Journal of Applied Mathematics

VolumeΒ 2012Β (2012), Article IDΒ 756453, 10 pages

http://dx.doi.org/10.1155/2012/756453

## Fixed Point Theorems for -Contractive Mappings in Ordered Metric Spaces

Department of Applied Mathematics, National Hsinchu University of Education, Hsinchu 30014, Taiwan

Received 19 September 2011; Accepted 25 November 2011

Academic Editor: YanshengΒ Liu

Copyright Β© 2012 Chi-Ming Chen. This is an open access article distributed under the Creative Commons Attribution License, which permits unrestricted use, distribution, and reproduction in any medium, provided the original work is properly cited.

#### Abstract

We obtain some new fixed point theorems for -contractive mappings in ordered metric spaces. Our results generalize or improve many recent fixed point theorems in the literature (e.g., Harjani et al., 2011 and 2010).

#### 1. Introduction and Preliminaries

Throughout this paper, by , we denote the set of all real nonnegative numbers, while is the set of all natural numbers. Let be a metric space, a subset of ; and a map. We say is contractive if there exists such that for all ,

The well-known Banach fixed point theorem asserts that if , is contractive and is complete, then has a unique fixed point in . It is well known that the Banach contraction principle [1] is a very useful and classical tool in nonlinear analysis. Also, this principle has many generalizations. For instance, a mapping is called a quasicontraction if there exists such that

for any . In 1974, ΔiriΔ [2] introduced these maps and proved an existence and uniqueness fixed point theorem.

In 1972, Chatterjea [3] introduced the following definition.

*Definition 1.1. *Let be a metric space. A mapping is said to be a -contraction if there exists such that for all , the following inequality holds:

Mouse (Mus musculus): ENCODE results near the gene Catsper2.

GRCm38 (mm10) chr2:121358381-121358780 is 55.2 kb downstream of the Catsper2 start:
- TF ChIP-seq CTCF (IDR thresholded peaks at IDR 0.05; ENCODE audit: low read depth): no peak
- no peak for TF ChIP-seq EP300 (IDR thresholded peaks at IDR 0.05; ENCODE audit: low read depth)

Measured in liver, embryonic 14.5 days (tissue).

Choudhury [4] introduced a generalization of -contraction as follows.

*Definition 1.2. *Let be a metric space. A mapping is said to be a weakly -contraction if for all ,
where is a continuous function such that if and only if .

In [3, 4], the authors proved some fixed point results for the -contractions. In [5], Harjani et al. proved some fixed point results for weakly -contractive mappings in a complete metric space endowed with a partial order.

In the following, we assume that the function satisfies the following conditions:(C1) is a strictly increasing and continuous function in each coordinate, and(C2)for all , , , , and .

*Example 1.3. *Let denote
Then, satisfies the above conditions (C1) and (C2).

Now, we define the following notion of a -contractive mapping in metric spaces.

*Definition 1.4. *Let be a partially ordered set and suppose that there exists a metric in such that is a metric space. The mapping is said to be a -contractive mapping, if
for .

Using Example 1.3, it is easy to get the following examples of -contractive mappings.

*Example 1.5. *Let endowed with usual ordering and with the metric given by
Let denote
where , , , and , for all . Let denote
Then, is a -contractive mapping.

*Example 1.6. *Let endowed with the coordinate ordering (i.e., and ) and with the metric given by
Let denote
where , , , , and , for all . Let denote
Then, is a -contractive mapping.

In this paper, we obtain some new fixed point theorems for -contractive mappings in ordered metric spaces. Our results generalize or improve many recent fixed point theorems in the literature (e.g., [5, 6]).

#### 2. Main Results

We start with the following definition.

*Definition 2.1. *Let be a partially ordered set and . Then one says that is monotone nondecreasing if, for ,

We now state the main fixed point theorem for -contractive mappings in ordered metric spaces when the operator is nondecreasing, as follows.

Theorem 2.2. *Let be a partially ordered set and suppose that there exists a metric in such that is a complete metric space, and let be a continuous and nondecreasing -contractive mapping. If there exists with , then has a fixed point in .*

*Proof. *If , then the proof is finished. Suppose that . Since is nondecreasing mapping, by induction, we obtain that
Put for . Then, for each , from (), and, as the elements and are comparable, we get
and so we can deduce that, for each ,
Let we denote . Then, is a nonincreasing sequence and bounded below. Thus, it must converge to some . If , then by the above inequalities, we have
Passing to the limit, as , we have
which is a contradiction. So .

We next claim that that the following result holds.

For each , there is such that for all ,